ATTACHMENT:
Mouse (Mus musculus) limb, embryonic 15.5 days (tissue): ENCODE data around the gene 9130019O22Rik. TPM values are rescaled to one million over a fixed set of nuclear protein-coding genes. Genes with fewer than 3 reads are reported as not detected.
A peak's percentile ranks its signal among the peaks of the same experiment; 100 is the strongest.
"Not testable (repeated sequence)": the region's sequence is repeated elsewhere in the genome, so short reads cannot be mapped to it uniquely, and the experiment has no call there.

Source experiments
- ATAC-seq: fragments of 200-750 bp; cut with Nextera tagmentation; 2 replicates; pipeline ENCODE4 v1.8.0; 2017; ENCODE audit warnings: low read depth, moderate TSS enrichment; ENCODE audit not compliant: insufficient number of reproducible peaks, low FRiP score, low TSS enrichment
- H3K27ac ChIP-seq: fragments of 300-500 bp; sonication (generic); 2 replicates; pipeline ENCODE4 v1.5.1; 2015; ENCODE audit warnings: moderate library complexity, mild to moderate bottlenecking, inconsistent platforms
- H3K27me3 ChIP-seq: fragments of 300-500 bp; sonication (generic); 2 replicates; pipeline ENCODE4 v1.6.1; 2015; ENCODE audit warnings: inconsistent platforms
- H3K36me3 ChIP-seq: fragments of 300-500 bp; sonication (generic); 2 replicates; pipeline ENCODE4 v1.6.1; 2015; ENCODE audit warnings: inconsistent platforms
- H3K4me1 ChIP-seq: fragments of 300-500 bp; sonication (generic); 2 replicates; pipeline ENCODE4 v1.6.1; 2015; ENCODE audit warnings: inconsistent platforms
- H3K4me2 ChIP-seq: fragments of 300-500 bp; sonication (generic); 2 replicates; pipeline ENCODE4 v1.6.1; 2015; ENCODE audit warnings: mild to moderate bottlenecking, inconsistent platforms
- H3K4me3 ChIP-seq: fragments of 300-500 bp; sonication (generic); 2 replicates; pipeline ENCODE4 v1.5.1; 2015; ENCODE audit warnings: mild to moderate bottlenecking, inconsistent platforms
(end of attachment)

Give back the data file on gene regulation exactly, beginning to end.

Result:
Mouse (Mus musculus) limb, embryonic 15.5 days (tissue): ENCODE data around the gene 9130019O22Rik. TPM values are rescaled to one million over a fixed set of nuclear protein-coding genes. Genes with fewer than 3 reads are reported as not detected.
A peak's percentile ranks its signal among the peaks of the same experiment; 100 is the strongest.
"Not testable (repeated sequence)": the region's sequence is repeated elsewhere in the genome, so short reads cannot be mapped to it uniquely, and the experiment has no call there.

Source experiments
- ATAC-seq: fragments of 200-750 bp; cut with Nextera tagmentation; 2 replicates; pipeline ENCODE4 v1.8.0; 2017; ENCODE audit warnings: low read depth, moderate TSS enrichment; ENCODE audit not compliant: insufficient number of reproducible peaks, low FRiP score, low TSS enrichment
- H3K27ac ChIP-seq: fragments of 300-500 bp; sonication (generic); 2 replicates; pipeline ENCODE4 v1.5.1; 2015; ENCODE audit warnings: moderate library complexity, mild to moderate bottlenecking, inconsistent platforms
- H3K27me3 ChIP-seq: fragments of 300-500 bp; sonication (generic); 2 replicates; pipeline ENCODE4 v1.6.1; 2015; ENCODE audit warnings: inconsistent platforms
- H3K36me3 ChIP-seq: fragments of 300-500 bp; sonication (generic); 2 replicates; pipeline ENCODE4 v1.6.1; 2015; ENCODE audit warnings: inconsistent platforms
- H3K4me1 ChIP-seq: fragments of 300-500 bp; sonication (generic); 2 replicates; pipeline ENCODE4 v1.6.1; 2015; ENCODE audit warnings: inconsistent platforms
- H3K4me2 ChIP-seq: fragments of 300-500 bp; sonication (generic); 2 replicates; pipeline ENCODE4 v1.6.1; 2015; ENCODE audit warnings: mild to moderate bottlenecking, inconsistent platforms
- H3K4me3 ChIP-seq: fragments of 300-500 bp; sonication (generic); 2 replicates; pipeline ENCODE4 v1.5.1; 2015; ENCODE audit warnings: mild to moderate bottlenecking, inconsistent platforms